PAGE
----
An obscure provision of the House tax bill (H.R. 1, Section 3601) threatens to end a financing tool that has been used by local governments for years to fund critical infrastructure such as airports, seaports, hospitals, educational facilities, affordable housing and tollways, to name a few. Private activity bonds, as they are called, are tax-exempt bonds that are typically issued by municipalities to finance private projects that serve a public purpose.
Some estimates put the loss to the municipal bond market at 20 percent of the $3.7 trillion market – that is the share of the market held by private activity bonds. Consequently, housing advocates, finance officers and local government officials are working hard to raise their concerns with members of Congress as the Senate and the House must now reconcile competing bills. The Senate bill does not contain a similar provision aimed at eliminating the tax exempt financing program.
So why would House members seek elimination of such a widely used financing tool? First and probably foremost, they have to find ways to pay for a reduction in corporate and individual tax rates. One estimate puts the savings at $38.9 billion over ten years beginning in 2018 (see Government Finance Officers Member Alert). In addition, members of Congress argue that the federal government shouldn’t subsidize financing of private development when some competitors don’t qualify for the bonds. Supporters argue that the private development serves a public purpose and the bonds are widely available to competitors in the market place.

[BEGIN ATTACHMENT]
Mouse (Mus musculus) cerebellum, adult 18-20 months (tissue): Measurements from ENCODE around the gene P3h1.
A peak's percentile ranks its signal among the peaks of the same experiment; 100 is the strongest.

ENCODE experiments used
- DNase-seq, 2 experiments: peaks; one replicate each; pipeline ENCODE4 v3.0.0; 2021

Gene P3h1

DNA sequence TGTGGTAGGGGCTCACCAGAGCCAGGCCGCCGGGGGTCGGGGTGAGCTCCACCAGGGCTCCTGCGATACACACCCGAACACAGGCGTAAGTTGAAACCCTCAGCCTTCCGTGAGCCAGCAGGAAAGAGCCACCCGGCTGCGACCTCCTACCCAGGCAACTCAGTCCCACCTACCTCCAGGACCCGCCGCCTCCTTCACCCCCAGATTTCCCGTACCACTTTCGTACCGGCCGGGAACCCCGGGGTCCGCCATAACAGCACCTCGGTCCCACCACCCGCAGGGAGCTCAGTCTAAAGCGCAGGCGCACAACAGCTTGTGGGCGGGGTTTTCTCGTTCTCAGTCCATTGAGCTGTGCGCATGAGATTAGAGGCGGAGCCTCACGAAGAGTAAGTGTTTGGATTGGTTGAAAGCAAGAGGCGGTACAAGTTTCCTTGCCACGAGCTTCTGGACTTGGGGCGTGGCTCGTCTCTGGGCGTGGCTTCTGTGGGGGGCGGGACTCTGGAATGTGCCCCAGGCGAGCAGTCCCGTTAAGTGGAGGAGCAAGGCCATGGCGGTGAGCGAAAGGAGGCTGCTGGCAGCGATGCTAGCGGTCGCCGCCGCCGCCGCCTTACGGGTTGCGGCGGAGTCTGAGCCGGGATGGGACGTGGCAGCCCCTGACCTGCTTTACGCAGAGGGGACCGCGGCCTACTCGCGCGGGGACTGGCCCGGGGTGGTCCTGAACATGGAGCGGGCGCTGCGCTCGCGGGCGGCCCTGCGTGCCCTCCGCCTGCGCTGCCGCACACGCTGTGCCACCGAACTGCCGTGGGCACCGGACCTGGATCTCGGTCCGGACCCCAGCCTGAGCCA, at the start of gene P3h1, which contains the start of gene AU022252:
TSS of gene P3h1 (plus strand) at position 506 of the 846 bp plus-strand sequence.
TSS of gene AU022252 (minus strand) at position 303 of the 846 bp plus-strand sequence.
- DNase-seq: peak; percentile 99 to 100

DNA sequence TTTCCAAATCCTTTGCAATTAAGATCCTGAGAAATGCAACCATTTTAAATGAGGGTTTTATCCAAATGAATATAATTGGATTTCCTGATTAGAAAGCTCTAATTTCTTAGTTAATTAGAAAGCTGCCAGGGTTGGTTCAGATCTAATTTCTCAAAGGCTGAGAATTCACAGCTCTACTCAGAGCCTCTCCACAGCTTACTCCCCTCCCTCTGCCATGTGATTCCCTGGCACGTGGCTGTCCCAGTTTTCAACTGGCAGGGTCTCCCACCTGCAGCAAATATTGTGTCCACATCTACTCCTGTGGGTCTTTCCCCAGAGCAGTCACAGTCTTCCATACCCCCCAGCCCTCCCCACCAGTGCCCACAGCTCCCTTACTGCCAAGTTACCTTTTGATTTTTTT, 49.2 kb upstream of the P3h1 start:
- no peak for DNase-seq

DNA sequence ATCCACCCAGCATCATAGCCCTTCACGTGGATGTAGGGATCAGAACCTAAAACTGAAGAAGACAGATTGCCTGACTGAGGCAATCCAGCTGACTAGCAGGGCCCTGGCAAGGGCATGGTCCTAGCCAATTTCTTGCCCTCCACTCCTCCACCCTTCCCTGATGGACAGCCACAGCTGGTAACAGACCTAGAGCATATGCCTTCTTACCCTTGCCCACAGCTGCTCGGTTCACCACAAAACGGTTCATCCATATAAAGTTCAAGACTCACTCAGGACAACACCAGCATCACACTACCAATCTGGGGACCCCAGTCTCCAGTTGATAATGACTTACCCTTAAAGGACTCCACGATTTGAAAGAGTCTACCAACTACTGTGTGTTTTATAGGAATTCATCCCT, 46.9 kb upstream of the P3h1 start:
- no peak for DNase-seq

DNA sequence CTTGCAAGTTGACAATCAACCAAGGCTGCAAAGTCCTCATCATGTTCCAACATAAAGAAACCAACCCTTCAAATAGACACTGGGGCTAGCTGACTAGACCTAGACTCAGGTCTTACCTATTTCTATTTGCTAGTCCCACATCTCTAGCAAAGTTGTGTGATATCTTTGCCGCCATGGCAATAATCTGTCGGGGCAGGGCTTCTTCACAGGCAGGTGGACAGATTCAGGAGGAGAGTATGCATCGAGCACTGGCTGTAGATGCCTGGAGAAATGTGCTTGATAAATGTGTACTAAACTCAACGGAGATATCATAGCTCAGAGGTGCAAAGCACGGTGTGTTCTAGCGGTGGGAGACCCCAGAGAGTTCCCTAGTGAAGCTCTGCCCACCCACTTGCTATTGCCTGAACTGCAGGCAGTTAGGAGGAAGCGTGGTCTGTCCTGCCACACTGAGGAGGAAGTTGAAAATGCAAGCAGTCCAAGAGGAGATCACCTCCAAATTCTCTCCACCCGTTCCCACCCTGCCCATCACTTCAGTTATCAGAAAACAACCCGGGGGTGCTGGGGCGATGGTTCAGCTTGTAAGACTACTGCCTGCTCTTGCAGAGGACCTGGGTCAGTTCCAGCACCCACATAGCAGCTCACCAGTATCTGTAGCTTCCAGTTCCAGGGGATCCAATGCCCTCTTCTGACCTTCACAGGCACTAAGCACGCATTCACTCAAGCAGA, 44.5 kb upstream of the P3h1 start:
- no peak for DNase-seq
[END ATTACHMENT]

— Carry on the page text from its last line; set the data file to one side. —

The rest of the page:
Meanwhile, now that the Senate passed its version of the tax bill, calls to spare private activity bonds from the congressional ax will grow louder. A number of industry groups are actively lobbying the issue and circulating talking points to constituents. However, if these efforts are unsuccessful, billions in new projects may be shelved or delayed as proposers look for new sources of project financing.
The Minneapolis Star Tribune published an article recently that describes how this provision has caused concern for affordable housing advocates.